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Emirates, which took delivery of more than half of the A380 aircraft ever produced, is cannibalizing older aircraft to build a supply of spares to keep the aircraft flying.

When it comes to the Airbus A380 aircraft, only one airline truly bet its future on it: Emirates. 

But Airbus scrapped the program. It had projected it would build 1,000 and ultimately delivered just 251. Emirates took 123 of them. 

That presented a potential problem. Airlines like to keep widebody aircraft in their fleet for 20 to 30 years. With a limited market for the A380, the fear is there won’t be enough suppliers and service providers to provide upkeep into the 2040s. So Emirates is preparing for its future now.

Emirates invited Skift to the Emirates Engineering Centre at Dubai International Airport, where the airline maintains its aircraft, to showcase how it is preparing for the next two decades with the A380. 

Emirates to Invest $950 million in New Facilities in Dubai

Emirates announced at the recently concluded Dubai Airshow that the airline will spend $950 million in new maintenance, repair and overhaul facilities at the Dubai World Central Airport (DWC), roughly 60 kilometers south of Dubai International Airport. 

Emirates’ Head of Engineering, Ahmed Safa, expects that the first phase of the new facility will be ready in the second half of 2027, and it will have eight maintenance hangars and one paint hangar available at DWC. 

There will also be a facility for engine runs, up to 20 support workshops and warehouse facilities for storing numerous parts.

Safa added that at DWC, the airline would eventually have 22 hangars (20 for maintenance and 2 for paint, apart from 2 engine areas), once the full scope of the DWC maintenance facilities are constructed. 

Once ready, Emirates Engineering will move its heavy maintenance work on the A380s and 777s to DWC, with the DXB Engineering Centre being used for the upkeep of the Airbus A350 and Boeing 787s, which will start joining the fleet soon. Emirates will also have the 777X aircraft arrive, hopefully in 2025, in their fleet. 

Project Phoenix: Emirates Cabin Refresh Program to Keep Aircraft in the Air

Currently, Emirates has eight hangars for heavy maintenance and four for lighter checks at the Engineering Centre at DXB. Many of these are being used for Project Phoenix, the Emirates Cabin Refresh program, where Emirates will refurbish the interiors of 67 A380s and 53 Boeing 777 aircraft, apart from adding the Premium Economy Cabin. 

Emirates runs the entire project in-house – it was launched in November 2022 and intended to be completed by May 2025. Emirates is only refurbishing the A380s at the moment, having completed work on 16 of them already. The Boeing 777 retrofits will go online from July 2024 onwards.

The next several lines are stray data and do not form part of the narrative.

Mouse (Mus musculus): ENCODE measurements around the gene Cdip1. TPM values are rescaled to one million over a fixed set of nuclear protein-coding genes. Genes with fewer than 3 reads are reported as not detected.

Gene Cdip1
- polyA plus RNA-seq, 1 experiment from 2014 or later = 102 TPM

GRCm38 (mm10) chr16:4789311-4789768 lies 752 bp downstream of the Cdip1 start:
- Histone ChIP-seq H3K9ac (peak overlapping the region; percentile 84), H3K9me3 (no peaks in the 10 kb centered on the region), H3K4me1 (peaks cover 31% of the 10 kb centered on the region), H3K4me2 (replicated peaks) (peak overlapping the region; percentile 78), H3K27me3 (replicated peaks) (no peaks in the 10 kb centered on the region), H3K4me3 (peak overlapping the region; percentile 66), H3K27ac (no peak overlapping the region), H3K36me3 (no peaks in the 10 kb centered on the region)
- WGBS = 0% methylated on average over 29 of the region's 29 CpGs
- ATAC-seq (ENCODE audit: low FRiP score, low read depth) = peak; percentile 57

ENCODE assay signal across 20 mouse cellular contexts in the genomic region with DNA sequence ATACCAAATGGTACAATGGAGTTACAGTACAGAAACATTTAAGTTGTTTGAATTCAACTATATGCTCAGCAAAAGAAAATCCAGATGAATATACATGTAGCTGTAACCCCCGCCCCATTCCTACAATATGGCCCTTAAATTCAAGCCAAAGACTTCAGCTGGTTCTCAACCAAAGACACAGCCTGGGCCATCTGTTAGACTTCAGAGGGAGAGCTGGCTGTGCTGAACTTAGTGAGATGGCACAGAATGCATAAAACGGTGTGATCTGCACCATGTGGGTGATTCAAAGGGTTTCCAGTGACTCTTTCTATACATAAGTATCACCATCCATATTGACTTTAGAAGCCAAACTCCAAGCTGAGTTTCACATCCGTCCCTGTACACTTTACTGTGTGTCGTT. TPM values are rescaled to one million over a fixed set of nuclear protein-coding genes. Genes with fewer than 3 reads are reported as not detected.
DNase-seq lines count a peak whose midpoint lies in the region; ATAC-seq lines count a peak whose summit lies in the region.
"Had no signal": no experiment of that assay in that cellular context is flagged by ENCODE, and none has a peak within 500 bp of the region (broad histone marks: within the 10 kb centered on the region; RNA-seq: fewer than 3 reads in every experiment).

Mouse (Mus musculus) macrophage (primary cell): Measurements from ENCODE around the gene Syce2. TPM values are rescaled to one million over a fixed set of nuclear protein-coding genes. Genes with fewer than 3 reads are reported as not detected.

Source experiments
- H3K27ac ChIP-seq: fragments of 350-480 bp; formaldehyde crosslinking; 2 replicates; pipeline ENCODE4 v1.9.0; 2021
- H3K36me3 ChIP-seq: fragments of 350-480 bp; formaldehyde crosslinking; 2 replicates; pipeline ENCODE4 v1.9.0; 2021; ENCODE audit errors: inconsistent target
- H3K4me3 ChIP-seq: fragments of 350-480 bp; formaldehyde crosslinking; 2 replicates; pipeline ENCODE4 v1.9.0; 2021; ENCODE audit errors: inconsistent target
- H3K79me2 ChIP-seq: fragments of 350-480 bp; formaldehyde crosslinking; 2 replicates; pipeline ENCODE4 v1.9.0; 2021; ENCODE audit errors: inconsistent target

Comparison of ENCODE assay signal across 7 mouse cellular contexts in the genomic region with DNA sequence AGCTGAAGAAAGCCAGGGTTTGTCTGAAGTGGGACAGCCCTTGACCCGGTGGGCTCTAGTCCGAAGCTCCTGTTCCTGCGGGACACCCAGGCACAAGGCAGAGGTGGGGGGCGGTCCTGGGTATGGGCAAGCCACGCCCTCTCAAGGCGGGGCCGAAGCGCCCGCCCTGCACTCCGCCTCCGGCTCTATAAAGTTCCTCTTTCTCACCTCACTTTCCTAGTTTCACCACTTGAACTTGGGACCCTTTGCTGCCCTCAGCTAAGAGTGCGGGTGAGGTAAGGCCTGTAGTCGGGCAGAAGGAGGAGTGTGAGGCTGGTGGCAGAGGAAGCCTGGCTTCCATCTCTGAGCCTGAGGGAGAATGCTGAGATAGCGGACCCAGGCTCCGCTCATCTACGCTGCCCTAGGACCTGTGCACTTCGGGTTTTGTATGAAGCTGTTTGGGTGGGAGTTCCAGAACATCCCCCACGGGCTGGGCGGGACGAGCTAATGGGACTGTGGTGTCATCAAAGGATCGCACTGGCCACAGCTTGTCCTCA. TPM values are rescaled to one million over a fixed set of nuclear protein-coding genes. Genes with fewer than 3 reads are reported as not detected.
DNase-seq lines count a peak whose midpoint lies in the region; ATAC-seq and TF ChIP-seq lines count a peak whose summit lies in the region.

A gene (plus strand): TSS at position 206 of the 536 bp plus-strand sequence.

While each retrofit was initially expected to take 16 days to complete, Emirates Engineering has now combined the activity with the 6/12-year C-checks for the aircraft. Hence, an aircraft stays in the hangar longer, while fully ripped apart and reassembled, but with new seat upholstery and the new Premium Economy seats. 

Emirates currently has 116 A380s remaining in its fleet, and it expects that by the turn of the decade, it will have 90 of these still flying. 

The airline highlighted that the A380 is a product the Emirates customer loves, and the airline is proud of it as well. So, it is doing all it can to secure parts for the A380 aircraft, including taking apart some older aircraft, such as A6-EDA, and using its parts for spares. 

Skift was shown the warehouse facility at Emirates Engineering, where spare parts worth over $1 billion are stocked. 

The A380 wing spar issues, for which EASA, the European aerospace regulator, has issued an airworthiness directive, require specific inspection and repairs to all A380 aircraft every 3 years. Apart from its in-house maintenance facilities, the airline has also outsourced this maintenance work to Airbus in Toulouse and GAMECO in Guangzhou. Emirates expects to have the A380s flying well into the 2030s and early 2040s with all the upkeep they will perform on the aircraft. 

Emirates also signed long-term deals with Collins Aerospace, Safran Landing Systems, Honeywell and Lufthansa Technik to support the A380 on the sidelines of the Dubai Airshow. But the highlight of the visit to the Emirates Engineering Centre was that the world’s largest widebody operator wants to be self-sufficient in its maintenance capabilities wherever it can.


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Photo credit: An Emirates A380 undergoes C-Check at Emirates Engineering Hangar in Dubai. Ajay Awtaney, Skift

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